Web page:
Thursday, April 22, 2010

Assateague National Seashore

Easter Sunday -- may we never forget why we celebrate Easter Sunday.  It's not about Easter bunnies, chicks, eggs or candy -- it's about the resurrection of our Lord and Savior Jesus Christ.  He suffered and died on the cross for you and me, BUT on the third day, He rose again and is alive today.  We are thankful Christ took our place on that cross and we are truly blessed.

Tall Pines Harbor Campground is on the Pokomoke Sound.  On Easter Sunday, there was a sunrise service with the sound as a background.  Afterwards, they served a free breakfast to all participants at the service.

We were scheduled to have Easter lunch with Jon, Mindy and Allen at noon.  I had cooked the ham and they provided more food than we could ever eat -- potato salad, beans, the required deviled eggs, a delicious strawberry cake, wonderful lemon ice box pie -- and it was YUM, YUMMY!!  We all ate more than we should, but isn't that what you're supposed to do when you celebrate holidays??  It was really -- really good.  

Jon and Mindy have two new additions to their family -- Zoie and Lola.  They are rescue dogs and are sisters.  They kept the reigns on them tight until they became familiar with us.  It didn't take Dalton long before they were friends.

 After the big lunch, Alissa and Allen got a little exercise with a Wii dancing game. 

Then it was outside for an Easter Egg Hunt -- you never get too old to hunt eggs, especially if there's candy or money inside.  Dig the fancy Easter baskets:)

Even Papa got in on the hunt.

Our Happy Little Family

Matt, Alissa, Mindy and Jon

 Allen and Dalton

After all the picture taking, we decided to drive to Chincoteague Island, the Virginia side of Assateague National Seashore.  When Jon and Mindy arrived in VA last August, they first lived on the island but quickly outgrew the small summer home they rented and actually decided they did not want to live on an island because of possible storms that might close the causeway  That's when they found their current home in Greenbackville, Virginia.

Assateague National Seashore is cared for and managed by the National Park Service, the U.S. Fish and Wildlife Service and National Resources.  Visitors to the park in Virginia enjoy the beach, wildlife, dunes, wetlands and marsh islands, protected for public use and enjoyment.  We managed to take a few more pics -- it was a beautiful day, but the wind off the water was cold.

In hopes of seeing wild ponies, we next drove to the Maryland side of Assateague  National Seashore.  Two herds of wild horses make their home on Assateague Island, separated by a fence at the Maryland, Virginia line, and are often seen wandering the beaches, roadways, trails and campgrounds of the island.  They are small and sturdy and while they appear tame, they are wild.  Visitors are encouraged not to pet or feed them.  Almost immediately, we saw these ponies on the side of the road.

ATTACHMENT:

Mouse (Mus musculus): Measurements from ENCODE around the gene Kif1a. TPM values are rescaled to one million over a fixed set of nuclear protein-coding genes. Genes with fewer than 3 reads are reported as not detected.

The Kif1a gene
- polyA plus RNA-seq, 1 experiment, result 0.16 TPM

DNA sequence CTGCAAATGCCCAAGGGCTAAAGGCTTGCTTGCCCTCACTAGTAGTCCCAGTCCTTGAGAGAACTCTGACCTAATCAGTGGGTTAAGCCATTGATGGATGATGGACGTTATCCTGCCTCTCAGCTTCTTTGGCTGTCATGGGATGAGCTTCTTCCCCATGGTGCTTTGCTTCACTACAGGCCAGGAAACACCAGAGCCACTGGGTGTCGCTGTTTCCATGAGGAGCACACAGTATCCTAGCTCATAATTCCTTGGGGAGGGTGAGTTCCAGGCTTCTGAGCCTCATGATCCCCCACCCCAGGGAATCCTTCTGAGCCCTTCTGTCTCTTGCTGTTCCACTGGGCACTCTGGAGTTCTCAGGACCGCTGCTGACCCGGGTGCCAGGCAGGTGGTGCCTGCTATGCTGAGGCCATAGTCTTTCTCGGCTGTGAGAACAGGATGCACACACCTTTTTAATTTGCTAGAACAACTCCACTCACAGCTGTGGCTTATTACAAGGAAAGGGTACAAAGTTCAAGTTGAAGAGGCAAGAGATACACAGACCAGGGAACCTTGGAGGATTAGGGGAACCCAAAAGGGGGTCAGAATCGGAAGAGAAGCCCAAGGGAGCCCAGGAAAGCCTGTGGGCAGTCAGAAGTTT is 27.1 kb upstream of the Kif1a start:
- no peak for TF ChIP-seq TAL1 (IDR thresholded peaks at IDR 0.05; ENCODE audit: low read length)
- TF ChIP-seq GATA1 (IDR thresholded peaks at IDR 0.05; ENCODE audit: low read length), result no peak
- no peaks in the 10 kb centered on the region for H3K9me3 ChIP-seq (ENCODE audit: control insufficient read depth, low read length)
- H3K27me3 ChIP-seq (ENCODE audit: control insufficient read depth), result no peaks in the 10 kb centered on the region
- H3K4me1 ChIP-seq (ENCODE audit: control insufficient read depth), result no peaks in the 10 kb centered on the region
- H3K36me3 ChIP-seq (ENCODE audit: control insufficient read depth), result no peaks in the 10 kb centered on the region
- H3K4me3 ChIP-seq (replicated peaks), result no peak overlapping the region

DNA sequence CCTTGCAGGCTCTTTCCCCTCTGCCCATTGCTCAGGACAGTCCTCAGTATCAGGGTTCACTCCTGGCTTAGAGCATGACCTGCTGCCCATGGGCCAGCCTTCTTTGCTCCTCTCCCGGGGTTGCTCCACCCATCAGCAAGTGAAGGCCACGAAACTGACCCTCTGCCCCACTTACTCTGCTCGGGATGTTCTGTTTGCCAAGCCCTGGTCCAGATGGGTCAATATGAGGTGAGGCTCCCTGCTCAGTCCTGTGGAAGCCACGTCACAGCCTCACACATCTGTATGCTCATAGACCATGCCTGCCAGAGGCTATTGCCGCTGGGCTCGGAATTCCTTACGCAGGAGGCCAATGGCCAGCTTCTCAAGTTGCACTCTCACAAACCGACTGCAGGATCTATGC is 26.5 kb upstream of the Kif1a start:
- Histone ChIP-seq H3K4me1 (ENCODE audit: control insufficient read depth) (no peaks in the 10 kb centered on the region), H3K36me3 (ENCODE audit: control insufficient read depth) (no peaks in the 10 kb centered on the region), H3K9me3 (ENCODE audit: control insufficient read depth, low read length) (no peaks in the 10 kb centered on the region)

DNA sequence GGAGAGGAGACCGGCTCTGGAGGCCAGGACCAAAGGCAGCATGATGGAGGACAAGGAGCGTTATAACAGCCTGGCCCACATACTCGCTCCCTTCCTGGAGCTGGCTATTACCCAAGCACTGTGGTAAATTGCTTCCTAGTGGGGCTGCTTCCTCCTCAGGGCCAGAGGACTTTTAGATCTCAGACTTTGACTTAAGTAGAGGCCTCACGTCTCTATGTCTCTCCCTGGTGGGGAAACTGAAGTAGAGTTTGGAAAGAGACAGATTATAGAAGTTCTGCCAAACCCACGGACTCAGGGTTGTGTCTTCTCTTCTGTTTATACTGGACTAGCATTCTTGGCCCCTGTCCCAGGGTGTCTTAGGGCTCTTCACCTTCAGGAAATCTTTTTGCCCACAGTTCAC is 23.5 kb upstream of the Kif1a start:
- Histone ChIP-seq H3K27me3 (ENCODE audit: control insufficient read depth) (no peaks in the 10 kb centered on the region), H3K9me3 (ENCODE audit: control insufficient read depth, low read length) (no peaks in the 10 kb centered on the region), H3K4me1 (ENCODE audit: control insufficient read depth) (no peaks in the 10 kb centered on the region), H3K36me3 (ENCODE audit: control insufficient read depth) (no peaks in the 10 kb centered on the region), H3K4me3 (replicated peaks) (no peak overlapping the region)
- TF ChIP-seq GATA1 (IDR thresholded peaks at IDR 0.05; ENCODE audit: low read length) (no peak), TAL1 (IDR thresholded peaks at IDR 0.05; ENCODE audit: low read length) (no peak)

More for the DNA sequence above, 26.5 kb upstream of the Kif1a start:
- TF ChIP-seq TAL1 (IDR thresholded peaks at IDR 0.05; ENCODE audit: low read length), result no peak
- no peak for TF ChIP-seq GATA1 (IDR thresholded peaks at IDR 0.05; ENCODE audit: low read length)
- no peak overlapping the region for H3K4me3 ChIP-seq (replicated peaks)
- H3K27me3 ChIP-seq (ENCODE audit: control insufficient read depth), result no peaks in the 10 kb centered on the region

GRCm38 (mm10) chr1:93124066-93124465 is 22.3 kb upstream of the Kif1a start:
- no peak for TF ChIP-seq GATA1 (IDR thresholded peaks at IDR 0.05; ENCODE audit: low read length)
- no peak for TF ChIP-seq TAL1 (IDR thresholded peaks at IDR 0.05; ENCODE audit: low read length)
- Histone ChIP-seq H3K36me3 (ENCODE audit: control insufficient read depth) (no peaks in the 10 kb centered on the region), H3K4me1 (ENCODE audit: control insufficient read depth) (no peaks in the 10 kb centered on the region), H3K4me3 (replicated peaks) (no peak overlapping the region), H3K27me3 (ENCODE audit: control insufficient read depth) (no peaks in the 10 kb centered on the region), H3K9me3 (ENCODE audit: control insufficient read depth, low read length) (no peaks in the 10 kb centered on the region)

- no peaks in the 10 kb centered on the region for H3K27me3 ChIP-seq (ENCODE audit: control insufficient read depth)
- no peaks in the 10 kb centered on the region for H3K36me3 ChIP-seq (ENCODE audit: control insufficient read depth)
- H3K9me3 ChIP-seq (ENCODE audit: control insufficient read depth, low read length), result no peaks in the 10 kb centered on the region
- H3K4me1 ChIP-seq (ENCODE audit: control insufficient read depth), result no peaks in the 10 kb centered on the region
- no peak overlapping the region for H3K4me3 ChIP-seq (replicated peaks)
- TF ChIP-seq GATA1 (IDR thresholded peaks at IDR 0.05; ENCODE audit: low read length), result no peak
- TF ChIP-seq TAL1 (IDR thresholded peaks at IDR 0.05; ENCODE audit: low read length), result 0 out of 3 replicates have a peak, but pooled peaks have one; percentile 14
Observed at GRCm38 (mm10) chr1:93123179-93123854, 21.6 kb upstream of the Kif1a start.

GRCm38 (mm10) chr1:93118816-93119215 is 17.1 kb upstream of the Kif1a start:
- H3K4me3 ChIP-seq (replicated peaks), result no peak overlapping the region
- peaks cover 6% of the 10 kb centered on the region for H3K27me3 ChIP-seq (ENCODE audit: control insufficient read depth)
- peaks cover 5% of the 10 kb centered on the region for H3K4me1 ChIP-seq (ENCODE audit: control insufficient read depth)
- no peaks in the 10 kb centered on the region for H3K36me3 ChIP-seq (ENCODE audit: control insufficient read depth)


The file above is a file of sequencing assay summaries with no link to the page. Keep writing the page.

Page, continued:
LITTLE BIT OF WILD PONY HISTORY:  The Virginia herd is managed by the Chincoteague Island Volunteer Fire Department and the Maryland herd is managed by the National Park Service.  Each year the Virginia herd is rounded up for a Pony Penning and Auction.  According to legend, the horses arrived on Assateague when a Spanish galleon with a cargo of wild mustangs sunk off the coast.  The surviving animals swam to shore and are the ancestors of today's herd.  However, the ponies have a more practical origin-- more than likely they are descendants of herds turned loose by early settlers.  Penning began as a way for livestock owners to claim, brand, break and harness their loose herds.  By the 1700s, it had become an annual event.  The penning continued on both islands for years.  By 1885, they were held on Assateague one day and Chincoteague the next.  Word of the events began to spread and hotels and boarding houses began to be booked for the festivities.  In 1909, the last Wednesday and Thursday of July were set as the official dates for the yearly event.  The most renowned aspect of Pony Penning is the swim across the Assateague Channel.  The herds were first transferred by boat, but in 1925 they swam across the channel.  Today, in July, cowboys herd the horses across the narrowest part of Assateague Channel at low tide.  They are then examined by veterinarians and then herded through town to a corral where they stay until the next day's auction. The proceeds from the auction are given to the Chincoteague Volunteer Fire Department for updating their equipment, etc, and also serves to trim the herd's numbers.  To retain the permit to graze on the refuge, the herd must not exceed 150 horses.

As we drove down the road, we had to slow down to allow this big fellow to safely reach the other side:

We have never seen a bald eagle in the wild.  "Eagle-eye" Mindy saw one and we stopped the car to see if we could see it as well.  Take a minute and see if you can see the bald eagle in the picture.  It's in the upper-half, center of the picture.  You can always click on the pic to enlarge it and should then be able to see it.

We continued our journey and saw a Sika deer.

SIKA FACTS:  Sika deer were introduced to Assateague Island in the mid 1920s.  They are inhabitants of Japan and live throughout Asia.  Although smaller than whitetail deer, these animals exhibit elk-like behavior.  Sika eat the leaves of myrtle bushes, grasses, persimmons, shrubs, etc.  They even eat poison ivy.  Sika are highly vocal and at least ten different sounds have been recorded.  Their fur can range in color from chestnut-brown to a dark brown or black.  They have white spots on their backs which appear more visible during different seasons.  We saw no spots on this Sika.  This is the first time I had ever heard of Sika deer.

Next we saw white-tail deer, which we are all familiar with.

You can also camp on Assateague Island.  I thought for sure I had pictures of the camping area, BUT apparently I don't!!!  If you are interested in Camping on Assateague Island, check out the following link:  We wouldn't mind going back and camping on the beach.